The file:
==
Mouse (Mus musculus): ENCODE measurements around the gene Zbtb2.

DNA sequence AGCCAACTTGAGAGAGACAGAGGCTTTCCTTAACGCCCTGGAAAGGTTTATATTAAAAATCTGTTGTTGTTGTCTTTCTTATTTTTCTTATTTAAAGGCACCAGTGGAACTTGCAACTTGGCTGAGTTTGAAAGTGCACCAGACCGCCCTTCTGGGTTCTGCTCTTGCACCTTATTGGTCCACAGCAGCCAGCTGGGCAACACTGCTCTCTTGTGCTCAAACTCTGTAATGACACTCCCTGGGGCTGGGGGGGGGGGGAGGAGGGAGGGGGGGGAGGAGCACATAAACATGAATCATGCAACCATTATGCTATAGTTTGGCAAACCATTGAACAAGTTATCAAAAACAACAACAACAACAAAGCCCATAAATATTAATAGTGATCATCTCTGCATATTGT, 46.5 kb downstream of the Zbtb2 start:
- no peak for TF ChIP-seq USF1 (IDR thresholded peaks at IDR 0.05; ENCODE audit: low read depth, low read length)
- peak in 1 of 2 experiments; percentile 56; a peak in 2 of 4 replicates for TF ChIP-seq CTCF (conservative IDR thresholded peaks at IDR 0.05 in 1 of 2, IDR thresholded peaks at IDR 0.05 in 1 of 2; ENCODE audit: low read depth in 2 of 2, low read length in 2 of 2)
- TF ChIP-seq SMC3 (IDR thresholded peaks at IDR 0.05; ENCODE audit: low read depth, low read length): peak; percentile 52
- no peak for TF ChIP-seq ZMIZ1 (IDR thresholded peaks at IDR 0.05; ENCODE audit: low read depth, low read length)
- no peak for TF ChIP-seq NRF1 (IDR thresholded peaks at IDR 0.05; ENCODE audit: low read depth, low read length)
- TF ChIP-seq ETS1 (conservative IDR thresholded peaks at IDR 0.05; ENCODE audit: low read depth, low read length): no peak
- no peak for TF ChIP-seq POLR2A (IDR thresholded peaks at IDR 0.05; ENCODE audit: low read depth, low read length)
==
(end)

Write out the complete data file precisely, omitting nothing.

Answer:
Mouse (Mus musculus): ENCODE measurements around the gene Zbtb2.

DNA sequence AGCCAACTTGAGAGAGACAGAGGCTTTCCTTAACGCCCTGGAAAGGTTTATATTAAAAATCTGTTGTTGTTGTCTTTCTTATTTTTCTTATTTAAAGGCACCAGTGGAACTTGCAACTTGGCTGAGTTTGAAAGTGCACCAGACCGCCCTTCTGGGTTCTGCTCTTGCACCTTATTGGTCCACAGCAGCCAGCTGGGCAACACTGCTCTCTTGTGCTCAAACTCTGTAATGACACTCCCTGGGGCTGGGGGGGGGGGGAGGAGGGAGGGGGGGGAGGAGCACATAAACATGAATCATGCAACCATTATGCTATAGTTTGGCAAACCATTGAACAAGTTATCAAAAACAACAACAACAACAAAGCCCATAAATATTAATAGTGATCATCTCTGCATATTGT, 46.5 kb downstream of the Zbtb2 start:
- no peak for TF ChIP-seq USF1 (IDR thresholded peaks at IDR 0.05; ENCODE audit: low read depth, low read length)
- peak in 1 of 2 experiments; percentile 56; a peak in 2 of 4 replicates for TF ChIP-seq CTCF (conservative IDR thresholded peaks at IDR 0.05 in 1 of 2, IDR thresholded peaks at IDR 0.05 in 1 of 2; ENCODE audit: low read depth in 2 of 2, low read length in 2 of 2)
- TF ChIP-seq SMC3 (IDR thresholded peaks at IDR 0.05; ENCODE audit: low read depth, low read length): peak; percentile 52
- no peak for TF ChIP-seq ZMIZ1 (IDR thresholded peaks at IDR 0.05; ENCODE audit: low read depth, low read length)
- no peak for TF ChIP-seq NRF1 (IDR thresholded peaks at IDR 0.05; ENCODE audit: low read depth, low read length)
- TF ChIP-seq ETS1 (conservative IDR thresholded peaks at IDR 0.05; ENCODE audit: low read depth, low read length): no peak
- no peak for TF ChIP-seq POLR2A (IDR thresholded peaks at IDR 0.05; ENCODE audit: low read depth, low read length)